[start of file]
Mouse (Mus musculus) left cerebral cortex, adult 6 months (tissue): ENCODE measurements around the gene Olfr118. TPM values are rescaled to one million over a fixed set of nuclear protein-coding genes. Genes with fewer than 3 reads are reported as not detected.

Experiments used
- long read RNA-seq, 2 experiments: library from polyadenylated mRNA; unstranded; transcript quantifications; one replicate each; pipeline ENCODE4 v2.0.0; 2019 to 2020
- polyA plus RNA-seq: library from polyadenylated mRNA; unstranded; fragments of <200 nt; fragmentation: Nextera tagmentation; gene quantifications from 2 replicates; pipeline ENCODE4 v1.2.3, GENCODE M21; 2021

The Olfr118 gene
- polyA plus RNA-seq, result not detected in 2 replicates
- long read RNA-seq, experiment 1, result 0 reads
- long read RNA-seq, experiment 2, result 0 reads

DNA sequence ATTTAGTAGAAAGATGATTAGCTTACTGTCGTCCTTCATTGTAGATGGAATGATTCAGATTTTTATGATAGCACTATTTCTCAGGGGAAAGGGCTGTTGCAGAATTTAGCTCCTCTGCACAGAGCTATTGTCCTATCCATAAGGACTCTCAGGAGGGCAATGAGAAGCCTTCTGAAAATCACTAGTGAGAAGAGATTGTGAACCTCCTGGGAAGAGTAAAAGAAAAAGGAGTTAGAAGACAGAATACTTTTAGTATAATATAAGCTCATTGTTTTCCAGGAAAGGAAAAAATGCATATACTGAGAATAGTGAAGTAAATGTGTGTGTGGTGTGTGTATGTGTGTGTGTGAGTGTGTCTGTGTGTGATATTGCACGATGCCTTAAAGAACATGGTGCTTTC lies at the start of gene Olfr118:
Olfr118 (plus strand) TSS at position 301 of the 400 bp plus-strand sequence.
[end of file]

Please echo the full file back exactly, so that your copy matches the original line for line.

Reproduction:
Mouse (Mus musculus) left cerebral cortex, adult 6 months (tissue): ENCODE measurements around the gene Olfr118. TPM values are rescaled to one million over a fixed set of nuclear protein-coding genes. Genes with fewer than 3 reads are reported as not detected.

Experiments used
- long read RNA-seq, 2 experiments: library from polyadenylated mRNA; unstranded; transcript quantifications; one replicate each; pipeline ENCODE4 v2.0.0; 2019 to 2020
- polyA plus RNA-seq: library from polyadenylated mRNA; unstranded; fragments of <200 nt; fragmentation: Nextera tagmentation; gene quantifications from 2 replicates; pipeline ENCODE4 v1.2.3, GENCODE M21; 2021

The Olfr118 gene
- polyA plus RNA-seq, result not detected in 2 replicates
- long read RNA-seq, experiment 1, result 0 reads
- long read RNA-seq, experiment 2, result 0 reads

DNA sequence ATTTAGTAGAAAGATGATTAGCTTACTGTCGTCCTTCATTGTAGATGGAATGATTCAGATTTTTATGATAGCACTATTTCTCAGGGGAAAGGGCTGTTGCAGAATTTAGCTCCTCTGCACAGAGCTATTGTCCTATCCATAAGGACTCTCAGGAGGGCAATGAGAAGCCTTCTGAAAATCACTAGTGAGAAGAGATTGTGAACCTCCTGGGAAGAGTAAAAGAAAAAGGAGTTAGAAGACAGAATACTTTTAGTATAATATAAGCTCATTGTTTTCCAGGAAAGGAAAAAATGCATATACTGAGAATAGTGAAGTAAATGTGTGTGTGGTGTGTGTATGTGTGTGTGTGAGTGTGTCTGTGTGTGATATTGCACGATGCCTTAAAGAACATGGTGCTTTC lies at the start of gene Olfr118:
Olfr118 (plus strand) TSS at position 301 of the 400 bp plus-strand sequence.